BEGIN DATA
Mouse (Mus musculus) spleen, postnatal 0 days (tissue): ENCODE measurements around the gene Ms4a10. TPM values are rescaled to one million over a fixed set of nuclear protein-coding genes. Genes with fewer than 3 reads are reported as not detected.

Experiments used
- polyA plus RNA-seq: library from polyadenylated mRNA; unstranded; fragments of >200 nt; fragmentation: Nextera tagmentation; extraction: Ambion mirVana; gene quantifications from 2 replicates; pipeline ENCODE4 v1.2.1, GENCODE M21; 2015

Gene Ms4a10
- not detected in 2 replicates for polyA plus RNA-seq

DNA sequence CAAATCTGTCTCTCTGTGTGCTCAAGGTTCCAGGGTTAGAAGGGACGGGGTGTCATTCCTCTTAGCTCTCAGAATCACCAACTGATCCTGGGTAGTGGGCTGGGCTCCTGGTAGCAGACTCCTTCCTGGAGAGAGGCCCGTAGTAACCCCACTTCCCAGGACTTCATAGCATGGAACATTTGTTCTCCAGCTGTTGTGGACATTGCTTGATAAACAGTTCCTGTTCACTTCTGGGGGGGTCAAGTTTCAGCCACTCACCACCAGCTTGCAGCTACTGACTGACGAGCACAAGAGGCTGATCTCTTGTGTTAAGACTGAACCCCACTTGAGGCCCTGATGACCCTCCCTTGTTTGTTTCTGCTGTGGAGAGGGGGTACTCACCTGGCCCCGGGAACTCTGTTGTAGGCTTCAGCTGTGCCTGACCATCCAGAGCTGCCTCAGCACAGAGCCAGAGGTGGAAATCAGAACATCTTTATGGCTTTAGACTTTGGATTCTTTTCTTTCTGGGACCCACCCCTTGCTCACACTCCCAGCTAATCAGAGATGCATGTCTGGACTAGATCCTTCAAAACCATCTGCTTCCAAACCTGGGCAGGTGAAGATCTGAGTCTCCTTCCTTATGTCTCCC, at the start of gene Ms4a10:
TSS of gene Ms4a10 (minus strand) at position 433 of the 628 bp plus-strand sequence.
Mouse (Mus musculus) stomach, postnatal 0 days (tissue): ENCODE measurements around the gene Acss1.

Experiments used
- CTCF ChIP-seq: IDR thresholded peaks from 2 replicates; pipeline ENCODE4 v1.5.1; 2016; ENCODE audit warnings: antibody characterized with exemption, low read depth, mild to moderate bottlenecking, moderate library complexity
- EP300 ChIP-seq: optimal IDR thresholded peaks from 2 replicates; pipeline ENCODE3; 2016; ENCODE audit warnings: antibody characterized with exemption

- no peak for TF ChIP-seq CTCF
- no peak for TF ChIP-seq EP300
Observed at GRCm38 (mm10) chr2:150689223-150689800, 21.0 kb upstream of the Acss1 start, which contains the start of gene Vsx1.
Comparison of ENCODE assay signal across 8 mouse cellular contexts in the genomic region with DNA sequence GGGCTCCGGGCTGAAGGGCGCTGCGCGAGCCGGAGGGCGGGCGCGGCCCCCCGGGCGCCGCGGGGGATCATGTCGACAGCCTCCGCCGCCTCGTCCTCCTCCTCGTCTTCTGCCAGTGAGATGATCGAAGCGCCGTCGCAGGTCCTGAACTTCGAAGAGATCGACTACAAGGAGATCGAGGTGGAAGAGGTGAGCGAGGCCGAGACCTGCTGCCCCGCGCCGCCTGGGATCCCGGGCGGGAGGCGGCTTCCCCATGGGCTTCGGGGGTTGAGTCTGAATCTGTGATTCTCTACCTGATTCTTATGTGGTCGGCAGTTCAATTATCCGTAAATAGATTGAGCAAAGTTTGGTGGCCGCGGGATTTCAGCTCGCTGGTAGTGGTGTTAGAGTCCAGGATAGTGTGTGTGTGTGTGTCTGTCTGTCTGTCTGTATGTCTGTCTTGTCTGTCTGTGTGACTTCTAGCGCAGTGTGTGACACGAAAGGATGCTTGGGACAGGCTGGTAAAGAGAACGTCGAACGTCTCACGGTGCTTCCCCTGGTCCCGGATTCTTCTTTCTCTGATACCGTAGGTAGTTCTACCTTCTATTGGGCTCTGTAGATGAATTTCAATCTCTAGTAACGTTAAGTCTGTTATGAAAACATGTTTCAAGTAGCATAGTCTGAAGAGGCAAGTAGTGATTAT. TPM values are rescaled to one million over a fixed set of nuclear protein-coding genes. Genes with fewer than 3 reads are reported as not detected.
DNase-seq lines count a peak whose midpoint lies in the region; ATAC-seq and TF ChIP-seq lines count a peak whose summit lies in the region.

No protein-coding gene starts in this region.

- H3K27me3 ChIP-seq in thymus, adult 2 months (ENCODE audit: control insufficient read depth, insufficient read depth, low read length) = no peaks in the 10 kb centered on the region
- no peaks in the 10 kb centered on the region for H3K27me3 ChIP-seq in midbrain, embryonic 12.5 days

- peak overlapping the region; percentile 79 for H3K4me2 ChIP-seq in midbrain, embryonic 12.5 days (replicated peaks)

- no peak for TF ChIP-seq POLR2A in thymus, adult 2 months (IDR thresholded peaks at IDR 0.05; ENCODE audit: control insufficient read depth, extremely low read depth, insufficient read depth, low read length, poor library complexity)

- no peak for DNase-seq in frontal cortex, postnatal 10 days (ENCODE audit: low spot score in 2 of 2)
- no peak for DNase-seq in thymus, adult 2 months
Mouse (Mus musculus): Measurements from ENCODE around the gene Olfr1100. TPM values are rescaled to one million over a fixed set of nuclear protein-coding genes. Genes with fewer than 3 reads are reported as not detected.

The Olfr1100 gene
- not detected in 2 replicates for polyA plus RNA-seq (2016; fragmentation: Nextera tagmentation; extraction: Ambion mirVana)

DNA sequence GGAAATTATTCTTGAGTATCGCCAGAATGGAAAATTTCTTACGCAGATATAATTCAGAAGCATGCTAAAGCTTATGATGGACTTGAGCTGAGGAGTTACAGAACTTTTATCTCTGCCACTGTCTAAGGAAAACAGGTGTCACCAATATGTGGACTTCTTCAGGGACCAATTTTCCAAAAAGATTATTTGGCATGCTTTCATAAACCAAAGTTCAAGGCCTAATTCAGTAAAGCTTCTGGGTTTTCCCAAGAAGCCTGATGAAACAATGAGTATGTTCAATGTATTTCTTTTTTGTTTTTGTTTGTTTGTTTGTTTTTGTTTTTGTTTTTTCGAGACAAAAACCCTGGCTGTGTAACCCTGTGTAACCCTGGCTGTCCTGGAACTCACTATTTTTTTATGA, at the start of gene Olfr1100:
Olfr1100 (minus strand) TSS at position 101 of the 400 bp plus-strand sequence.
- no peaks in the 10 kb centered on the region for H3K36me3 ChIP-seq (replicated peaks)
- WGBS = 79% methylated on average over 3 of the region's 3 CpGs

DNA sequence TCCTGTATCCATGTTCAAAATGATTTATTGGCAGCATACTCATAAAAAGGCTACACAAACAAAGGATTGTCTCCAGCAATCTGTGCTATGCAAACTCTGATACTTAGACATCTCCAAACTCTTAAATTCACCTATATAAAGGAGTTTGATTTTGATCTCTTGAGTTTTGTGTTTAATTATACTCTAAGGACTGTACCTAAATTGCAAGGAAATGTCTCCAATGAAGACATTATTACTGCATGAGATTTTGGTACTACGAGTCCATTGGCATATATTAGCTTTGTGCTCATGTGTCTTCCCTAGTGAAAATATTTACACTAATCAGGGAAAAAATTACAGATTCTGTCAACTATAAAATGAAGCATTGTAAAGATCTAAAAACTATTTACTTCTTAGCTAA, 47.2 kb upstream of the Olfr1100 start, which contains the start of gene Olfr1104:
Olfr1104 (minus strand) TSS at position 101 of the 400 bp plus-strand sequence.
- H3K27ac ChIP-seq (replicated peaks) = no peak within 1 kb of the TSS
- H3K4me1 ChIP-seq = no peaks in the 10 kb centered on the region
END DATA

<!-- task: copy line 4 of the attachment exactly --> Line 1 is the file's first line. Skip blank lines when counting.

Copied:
Gene Ms4a10